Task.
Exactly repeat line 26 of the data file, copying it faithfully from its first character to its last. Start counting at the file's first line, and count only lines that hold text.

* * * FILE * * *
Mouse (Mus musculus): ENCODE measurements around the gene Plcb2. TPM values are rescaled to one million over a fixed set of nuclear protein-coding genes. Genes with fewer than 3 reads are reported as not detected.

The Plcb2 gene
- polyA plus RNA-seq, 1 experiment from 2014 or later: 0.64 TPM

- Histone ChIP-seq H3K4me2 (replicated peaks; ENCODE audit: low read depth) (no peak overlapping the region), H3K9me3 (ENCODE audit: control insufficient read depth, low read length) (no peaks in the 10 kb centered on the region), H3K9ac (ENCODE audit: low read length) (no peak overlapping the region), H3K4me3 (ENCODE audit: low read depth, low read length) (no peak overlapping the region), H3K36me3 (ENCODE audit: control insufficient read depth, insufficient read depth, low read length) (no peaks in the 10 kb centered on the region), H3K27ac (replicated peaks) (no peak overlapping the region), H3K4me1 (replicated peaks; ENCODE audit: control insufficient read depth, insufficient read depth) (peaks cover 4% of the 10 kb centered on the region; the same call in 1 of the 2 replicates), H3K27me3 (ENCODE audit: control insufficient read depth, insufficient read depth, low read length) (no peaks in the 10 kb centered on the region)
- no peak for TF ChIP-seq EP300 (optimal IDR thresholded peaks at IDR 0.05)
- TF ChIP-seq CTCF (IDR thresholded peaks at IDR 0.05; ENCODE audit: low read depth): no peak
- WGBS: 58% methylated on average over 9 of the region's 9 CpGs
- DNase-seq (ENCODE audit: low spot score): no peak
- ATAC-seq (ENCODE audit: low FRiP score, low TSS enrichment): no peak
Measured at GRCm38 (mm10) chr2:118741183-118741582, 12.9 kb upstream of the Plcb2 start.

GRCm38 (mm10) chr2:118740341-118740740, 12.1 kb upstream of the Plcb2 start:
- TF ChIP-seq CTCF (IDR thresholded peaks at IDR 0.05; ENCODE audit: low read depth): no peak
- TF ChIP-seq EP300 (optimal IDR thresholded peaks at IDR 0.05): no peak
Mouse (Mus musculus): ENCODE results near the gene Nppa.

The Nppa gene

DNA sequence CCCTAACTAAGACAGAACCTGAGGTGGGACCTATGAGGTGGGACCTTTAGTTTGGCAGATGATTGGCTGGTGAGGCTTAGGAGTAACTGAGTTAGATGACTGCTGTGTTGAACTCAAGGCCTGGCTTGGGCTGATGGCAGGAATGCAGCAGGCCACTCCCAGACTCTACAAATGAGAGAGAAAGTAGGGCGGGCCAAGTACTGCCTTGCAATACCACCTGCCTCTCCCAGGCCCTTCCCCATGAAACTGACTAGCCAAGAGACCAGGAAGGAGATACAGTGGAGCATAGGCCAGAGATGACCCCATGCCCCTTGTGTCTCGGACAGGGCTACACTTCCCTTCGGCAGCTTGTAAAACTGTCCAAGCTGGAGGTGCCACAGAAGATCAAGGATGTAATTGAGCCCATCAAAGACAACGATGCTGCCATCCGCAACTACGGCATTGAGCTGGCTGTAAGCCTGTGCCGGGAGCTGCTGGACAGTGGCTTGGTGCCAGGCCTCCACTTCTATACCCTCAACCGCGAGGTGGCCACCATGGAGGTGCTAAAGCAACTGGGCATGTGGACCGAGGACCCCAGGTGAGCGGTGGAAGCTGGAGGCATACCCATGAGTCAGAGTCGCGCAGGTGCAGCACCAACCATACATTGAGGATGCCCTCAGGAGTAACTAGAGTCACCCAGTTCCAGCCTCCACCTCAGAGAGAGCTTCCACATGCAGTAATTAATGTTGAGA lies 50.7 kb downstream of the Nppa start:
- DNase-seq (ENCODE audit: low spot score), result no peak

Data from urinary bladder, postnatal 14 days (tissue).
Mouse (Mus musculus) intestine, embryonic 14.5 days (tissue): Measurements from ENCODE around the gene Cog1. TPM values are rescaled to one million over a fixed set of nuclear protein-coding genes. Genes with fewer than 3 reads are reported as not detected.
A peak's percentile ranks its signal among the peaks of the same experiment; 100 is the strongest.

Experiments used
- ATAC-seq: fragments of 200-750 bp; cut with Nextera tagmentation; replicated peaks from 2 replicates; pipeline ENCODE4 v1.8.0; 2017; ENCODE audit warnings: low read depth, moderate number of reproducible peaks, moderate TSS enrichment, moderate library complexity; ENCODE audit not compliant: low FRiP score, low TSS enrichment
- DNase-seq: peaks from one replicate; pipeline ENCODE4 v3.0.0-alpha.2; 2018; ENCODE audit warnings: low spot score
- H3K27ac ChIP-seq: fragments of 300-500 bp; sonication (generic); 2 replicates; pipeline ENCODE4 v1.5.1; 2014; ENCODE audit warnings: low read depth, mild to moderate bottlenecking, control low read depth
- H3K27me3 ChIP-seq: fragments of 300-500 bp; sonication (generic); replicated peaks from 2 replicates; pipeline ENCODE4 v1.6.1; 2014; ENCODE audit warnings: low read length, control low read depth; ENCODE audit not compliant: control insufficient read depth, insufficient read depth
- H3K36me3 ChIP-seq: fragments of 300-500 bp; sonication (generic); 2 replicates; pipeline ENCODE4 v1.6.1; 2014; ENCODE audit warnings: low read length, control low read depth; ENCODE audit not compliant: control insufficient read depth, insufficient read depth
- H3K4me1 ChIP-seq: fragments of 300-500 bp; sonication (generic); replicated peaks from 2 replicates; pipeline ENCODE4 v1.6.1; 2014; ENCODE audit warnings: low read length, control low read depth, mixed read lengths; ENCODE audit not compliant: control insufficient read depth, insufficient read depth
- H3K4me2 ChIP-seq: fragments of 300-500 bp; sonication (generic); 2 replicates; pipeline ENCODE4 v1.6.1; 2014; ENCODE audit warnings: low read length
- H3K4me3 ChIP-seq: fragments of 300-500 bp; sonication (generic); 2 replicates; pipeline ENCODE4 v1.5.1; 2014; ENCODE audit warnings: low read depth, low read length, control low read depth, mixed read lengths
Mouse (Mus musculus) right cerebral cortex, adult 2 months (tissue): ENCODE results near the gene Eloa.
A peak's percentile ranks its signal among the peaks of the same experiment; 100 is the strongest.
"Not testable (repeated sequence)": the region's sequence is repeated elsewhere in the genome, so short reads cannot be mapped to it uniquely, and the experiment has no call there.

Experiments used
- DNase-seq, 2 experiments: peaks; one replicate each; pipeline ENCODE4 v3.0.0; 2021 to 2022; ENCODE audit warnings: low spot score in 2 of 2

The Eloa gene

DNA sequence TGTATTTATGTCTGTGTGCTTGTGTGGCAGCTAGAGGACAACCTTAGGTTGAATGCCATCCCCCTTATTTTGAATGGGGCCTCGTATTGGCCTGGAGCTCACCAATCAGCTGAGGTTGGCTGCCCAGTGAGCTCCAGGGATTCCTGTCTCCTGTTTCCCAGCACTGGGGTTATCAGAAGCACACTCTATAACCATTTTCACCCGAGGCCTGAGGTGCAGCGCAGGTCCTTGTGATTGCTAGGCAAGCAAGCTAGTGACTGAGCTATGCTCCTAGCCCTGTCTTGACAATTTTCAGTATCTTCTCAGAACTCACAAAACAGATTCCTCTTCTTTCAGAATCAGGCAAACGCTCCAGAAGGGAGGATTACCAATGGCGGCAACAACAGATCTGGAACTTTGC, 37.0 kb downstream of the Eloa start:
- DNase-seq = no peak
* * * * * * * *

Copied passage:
- H3K36me3 ChIP-seq: fragments of 300-500 bp; sonication (generic); 2 replicates; pipeline ENCODE4 v1.6.1; 2014; ENCODE audit warnings: low read length, control low read depth; ENCODE audit not compliant: control insufficient read depth, insufficient read depth